There’s another factor likely to reduce our cost of living over time – the move from ownership to access. We’re shifting from the need or desire to own large physical assets like homes or cars to seeing the value of simply accessing these resources when and where we need them. Access will tend to reduce the amount we need to spend to get the benefit of these assets.
Second, we’ll likely have to move from being employees to becoming entrepreneurs in order to create these jobs for ourselves. I’ve written extensively about concentration and fragmentation trends in the economy elsewhere. While I’ve made the case that we will still see very large and concentrated businesses in a variety of domains that are driven by significant network effects or economies of scale and scope, these businesses will tend to be very capital intensive and actually require relatively few employees to prosper (the one exception being the “trusted advisor” business opportunity). As a result, most people will tend to make a living in the fragmenting parts of the economy, where most if not all of the job opportunities I outlined above will reside.
To harness these job opportunities, we’ll need to be prepared to leave the largely illusory security of working as an employee and instead build our own small business by seeing an untapped opportunity and being willing to take the risk of investing our time and effort in addressing that opportunity. In doing this, we'll be able to leverage new generations of technology like 3D printing that are making the means of production more affordable and accessible, as well as digital funding, talent and commercialization platforms that will help us to connect with the resources and customers we need to build a business.
Success will be modest, at least in the sense of not becoming the next unicorn. That’s the consequence of operating in a fragmenting part of our economy – small businesses will prosper, but find it increasingly challenging to become very big. But we will likely be able to create a comfortable living for ourselves, our families and perhaps a few other trusted collaborators.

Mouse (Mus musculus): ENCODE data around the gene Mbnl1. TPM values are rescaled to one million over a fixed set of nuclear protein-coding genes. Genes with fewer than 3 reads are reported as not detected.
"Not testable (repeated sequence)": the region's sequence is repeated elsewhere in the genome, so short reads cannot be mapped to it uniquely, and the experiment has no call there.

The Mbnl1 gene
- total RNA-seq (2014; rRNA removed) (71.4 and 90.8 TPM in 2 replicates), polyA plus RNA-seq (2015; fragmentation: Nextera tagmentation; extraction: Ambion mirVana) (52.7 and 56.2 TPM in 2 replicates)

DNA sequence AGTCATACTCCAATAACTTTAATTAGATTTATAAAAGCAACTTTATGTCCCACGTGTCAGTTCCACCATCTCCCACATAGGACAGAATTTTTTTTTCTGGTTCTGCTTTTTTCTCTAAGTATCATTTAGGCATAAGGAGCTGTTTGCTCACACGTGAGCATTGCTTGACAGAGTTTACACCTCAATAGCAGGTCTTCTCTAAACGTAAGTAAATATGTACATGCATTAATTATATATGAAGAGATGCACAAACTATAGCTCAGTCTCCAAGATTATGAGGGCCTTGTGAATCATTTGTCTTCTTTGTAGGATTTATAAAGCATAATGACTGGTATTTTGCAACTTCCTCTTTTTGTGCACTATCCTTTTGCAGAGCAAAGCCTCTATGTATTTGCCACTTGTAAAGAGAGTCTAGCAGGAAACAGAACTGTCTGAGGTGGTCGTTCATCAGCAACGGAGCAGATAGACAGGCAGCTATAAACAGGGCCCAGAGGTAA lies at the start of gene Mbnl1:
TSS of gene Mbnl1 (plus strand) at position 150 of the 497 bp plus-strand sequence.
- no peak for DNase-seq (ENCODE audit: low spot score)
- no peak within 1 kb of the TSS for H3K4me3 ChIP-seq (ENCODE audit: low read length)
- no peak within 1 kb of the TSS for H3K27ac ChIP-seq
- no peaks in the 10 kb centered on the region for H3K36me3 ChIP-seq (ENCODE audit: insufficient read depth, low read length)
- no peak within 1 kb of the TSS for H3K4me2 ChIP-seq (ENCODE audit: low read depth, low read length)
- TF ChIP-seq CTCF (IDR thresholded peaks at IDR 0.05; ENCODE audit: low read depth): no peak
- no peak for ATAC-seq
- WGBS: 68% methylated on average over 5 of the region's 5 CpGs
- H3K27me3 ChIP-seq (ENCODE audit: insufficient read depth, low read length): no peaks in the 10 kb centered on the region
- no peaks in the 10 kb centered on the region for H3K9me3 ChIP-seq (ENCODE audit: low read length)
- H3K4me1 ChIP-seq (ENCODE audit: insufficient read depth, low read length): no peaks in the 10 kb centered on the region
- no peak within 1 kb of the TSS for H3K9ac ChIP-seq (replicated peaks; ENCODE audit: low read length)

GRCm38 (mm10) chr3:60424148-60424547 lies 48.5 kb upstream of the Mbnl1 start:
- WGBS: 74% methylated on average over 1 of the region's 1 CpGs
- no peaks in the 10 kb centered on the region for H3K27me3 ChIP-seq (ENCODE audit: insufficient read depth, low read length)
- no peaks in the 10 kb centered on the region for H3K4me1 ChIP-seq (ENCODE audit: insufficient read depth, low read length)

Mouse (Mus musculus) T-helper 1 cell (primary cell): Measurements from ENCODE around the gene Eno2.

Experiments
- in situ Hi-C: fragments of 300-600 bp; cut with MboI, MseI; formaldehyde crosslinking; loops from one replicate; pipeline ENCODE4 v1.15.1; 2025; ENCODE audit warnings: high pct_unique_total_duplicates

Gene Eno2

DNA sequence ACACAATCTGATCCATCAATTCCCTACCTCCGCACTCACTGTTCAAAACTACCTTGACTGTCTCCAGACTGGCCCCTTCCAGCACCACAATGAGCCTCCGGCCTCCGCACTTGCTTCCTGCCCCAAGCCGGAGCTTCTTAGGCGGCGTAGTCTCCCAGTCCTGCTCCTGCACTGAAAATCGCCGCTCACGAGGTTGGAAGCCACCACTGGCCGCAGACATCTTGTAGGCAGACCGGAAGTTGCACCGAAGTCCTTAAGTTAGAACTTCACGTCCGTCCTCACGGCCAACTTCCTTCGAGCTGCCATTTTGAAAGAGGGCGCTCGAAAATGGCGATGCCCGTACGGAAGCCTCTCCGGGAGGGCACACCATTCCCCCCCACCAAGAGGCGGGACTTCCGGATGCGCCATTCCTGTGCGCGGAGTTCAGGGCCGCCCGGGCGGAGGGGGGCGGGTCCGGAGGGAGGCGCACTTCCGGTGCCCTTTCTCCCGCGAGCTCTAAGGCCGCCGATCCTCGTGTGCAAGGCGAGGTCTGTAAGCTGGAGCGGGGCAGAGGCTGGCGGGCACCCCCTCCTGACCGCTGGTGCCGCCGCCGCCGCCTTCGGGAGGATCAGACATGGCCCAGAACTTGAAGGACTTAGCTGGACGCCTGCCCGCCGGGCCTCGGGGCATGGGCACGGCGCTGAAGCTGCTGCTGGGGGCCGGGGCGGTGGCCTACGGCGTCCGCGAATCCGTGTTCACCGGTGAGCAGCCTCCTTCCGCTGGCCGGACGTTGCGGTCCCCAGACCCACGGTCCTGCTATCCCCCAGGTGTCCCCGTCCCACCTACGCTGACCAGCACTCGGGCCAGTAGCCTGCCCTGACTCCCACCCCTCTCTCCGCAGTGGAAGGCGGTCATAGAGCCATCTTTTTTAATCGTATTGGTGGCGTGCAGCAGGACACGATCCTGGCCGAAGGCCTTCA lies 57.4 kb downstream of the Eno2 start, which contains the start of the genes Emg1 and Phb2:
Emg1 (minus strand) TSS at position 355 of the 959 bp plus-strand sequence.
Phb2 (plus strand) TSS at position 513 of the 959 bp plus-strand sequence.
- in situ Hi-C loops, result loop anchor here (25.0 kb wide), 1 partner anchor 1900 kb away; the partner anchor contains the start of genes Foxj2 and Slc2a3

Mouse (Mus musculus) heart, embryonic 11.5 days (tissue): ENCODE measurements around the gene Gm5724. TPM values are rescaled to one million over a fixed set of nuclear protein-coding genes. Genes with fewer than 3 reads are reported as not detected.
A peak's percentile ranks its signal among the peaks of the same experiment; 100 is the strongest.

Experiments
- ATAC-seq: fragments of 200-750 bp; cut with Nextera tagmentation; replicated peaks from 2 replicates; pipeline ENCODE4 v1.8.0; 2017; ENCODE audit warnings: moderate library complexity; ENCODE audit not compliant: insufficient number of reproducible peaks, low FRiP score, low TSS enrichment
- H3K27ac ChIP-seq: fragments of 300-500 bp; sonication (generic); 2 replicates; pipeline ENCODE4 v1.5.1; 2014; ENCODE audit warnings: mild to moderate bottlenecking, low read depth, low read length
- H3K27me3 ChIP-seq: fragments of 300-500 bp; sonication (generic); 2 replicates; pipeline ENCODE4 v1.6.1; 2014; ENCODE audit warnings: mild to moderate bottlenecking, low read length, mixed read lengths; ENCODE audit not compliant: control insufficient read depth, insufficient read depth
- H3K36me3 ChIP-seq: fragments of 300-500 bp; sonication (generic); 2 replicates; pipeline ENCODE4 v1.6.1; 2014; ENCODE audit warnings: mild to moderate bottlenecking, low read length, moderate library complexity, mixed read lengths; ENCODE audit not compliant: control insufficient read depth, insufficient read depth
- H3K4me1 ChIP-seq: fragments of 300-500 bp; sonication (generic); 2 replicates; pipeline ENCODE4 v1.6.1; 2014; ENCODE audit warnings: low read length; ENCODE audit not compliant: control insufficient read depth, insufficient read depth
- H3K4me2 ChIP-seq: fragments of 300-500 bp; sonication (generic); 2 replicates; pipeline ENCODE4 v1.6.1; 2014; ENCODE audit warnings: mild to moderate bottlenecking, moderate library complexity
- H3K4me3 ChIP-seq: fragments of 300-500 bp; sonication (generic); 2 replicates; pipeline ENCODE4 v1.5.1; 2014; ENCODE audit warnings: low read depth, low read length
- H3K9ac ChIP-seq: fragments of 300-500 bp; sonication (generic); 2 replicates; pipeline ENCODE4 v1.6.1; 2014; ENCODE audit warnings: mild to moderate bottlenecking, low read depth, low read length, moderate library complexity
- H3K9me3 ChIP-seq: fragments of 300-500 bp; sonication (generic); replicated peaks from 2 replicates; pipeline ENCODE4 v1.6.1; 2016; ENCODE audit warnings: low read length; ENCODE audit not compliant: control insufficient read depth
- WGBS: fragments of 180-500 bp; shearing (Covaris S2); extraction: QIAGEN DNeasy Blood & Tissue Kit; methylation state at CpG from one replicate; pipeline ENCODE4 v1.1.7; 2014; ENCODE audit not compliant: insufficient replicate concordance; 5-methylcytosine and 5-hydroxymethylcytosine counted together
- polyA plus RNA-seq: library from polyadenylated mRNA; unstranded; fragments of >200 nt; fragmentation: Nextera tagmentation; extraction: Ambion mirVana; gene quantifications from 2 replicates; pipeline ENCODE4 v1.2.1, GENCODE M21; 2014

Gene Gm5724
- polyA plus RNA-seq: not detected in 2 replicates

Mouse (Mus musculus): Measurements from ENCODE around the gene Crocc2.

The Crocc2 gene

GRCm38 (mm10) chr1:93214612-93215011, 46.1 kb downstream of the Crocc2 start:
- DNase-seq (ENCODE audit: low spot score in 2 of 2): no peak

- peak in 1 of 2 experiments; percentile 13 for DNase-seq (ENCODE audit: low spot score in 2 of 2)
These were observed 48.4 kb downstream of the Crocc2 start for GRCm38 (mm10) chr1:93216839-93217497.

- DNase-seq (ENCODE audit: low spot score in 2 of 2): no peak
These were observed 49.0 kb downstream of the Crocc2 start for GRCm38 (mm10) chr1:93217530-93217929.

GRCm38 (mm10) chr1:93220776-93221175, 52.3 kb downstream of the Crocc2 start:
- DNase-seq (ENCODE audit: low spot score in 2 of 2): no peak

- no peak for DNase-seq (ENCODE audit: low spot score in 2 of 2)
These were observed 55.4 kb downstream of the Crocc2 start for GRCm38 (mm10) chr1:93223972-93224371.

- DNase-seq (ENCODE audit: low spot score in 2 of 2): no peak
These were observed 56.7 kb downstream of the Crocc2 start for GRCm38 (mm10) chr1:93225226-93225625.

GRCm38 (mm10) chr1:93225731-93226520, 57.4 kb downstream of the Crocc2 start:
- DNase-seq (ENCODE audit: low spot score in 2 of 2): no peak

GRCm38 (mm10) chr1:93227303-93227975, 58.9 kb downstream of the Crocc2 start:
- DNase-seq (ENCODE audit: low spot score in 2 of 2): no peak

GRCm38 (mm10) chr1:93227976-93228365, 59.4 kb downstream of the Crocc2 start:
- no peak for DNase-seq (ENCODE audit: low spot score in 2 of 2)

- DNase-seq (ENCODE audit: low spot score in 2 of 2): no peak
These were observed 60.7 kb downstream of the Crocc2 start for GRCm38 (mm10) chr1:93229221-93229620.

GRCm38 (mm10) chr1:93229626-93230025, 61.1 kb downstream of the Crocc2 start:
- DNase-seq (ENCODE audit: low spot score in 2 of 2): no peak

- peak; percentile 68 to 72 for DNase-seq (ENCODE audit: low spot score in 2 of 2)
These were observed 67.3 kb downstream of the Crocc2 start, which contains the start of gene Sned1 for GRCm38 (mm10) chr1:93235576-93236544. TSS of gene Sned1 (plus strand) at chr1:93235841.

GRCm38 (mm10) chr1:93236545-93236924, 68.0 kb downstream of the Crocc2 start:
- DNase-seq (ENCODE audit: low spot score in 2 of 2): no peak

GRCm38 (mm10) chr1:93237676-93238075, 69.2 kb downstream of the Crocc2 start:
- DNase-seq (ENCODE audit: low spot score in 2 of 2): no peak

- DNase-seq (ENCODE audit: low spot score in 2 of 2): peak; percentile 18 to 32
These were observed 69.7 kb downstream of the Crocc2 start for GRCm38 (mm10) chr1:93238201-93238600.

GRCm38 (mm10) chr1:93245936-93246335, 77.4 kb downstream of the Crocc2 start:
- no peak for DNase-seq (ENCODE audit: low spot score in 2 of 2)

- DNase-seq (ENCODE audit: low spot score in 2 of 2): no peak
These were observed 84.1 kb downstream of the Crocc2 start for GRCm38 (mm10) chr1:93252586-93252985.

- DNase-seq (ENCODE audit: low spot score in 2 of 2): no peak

If we’re targeting opportunities like the ones highlighted above, I believe that we can create jobs for ourselves. This work taps into basic human needs that we all have. Think of it in terms of Maslow’s hierarchy of needs. As the basic physical requirements for human survival become increasingly affordable, we will naturally move up the hierarchy to focus ultimately on self-actualization. And, if you believe, as I do, that our potential for self-actualization is ultimately unlimited, there will be an ever growing demand for products and services that can support us on this journey.
If it’s not already clear, I’m an optimist regarding the potential for jobs, while recognizing the challenges we will certainly face in making this transition as the future of work gets redefined. The jobs that are emerging are far more fulfilling than the jobs today that require us to leave our humanity at the door in order to take home a paycheck at the end of the month. These jobs are within the reach of all of us, provided that we discover and pursue our passion.